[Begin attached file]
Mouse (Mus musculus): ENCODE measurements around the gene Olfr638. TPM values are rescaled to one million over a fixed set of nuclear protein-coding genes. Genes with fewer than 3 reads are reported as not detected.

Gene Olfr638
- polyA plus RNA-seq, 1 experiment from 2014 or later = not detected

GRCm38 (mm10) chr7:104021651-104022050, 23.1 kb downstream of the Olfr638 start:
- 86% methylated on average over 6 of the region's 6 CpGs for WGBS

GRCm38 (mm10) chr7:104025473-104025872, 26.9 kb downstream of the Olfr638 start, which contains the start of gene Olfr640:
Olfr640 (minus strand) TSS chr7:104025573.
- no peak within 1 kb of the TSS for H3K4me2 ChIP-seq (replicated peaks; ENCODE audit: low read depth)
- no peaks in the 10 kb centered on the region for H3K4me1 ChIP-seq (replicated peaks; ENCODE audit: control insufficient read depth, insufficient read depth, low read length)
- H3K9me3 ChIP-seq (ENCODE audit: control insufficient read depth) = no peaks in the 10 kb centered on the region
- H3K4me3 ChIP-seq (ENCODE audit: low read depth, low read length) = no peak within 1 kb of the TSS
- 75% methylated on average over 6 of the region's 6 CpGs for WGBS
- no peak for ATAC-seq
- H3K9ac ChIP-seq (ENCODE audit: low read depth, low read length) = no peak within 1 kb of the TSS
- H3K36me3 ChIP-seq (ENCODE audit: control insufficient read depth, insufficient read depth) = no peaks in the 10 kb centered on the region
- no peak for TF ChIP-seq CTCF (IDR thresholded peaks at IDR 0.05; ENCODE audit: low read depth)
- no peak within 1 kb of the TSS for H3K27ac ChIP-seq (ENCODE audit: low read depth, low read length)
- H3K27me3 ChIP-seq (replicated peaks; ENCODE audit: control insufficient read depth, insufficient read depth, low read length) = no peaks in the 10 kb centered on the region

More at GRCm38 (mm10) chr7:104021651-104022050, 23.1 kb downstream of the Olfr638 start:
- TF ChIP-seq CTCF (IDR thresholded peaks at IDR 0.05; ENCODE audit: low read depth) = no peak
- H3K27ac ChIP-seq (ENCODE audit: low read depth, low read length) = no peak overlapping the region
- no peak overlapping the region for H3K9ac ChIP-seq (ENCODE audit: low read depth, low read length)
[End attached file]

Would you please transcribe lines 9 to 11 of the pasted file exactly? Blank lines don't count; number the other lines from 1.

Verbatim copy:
- no peaks in the 10 kb centered on the region for H3K4me1 ChIP-seq (replicated peaks; ENCODE audit: control insufficient read depth, insufficient read depth, low read length)
- H3K9me3 ChIP-seq (ENCODE audit: control insufficient read depth) = no peaks in the 10 kb centered on the region
- H3K4me3 ChIP-seq (ENCODE audit: low read depth, low read length) = no peak within 1 kb of the TSS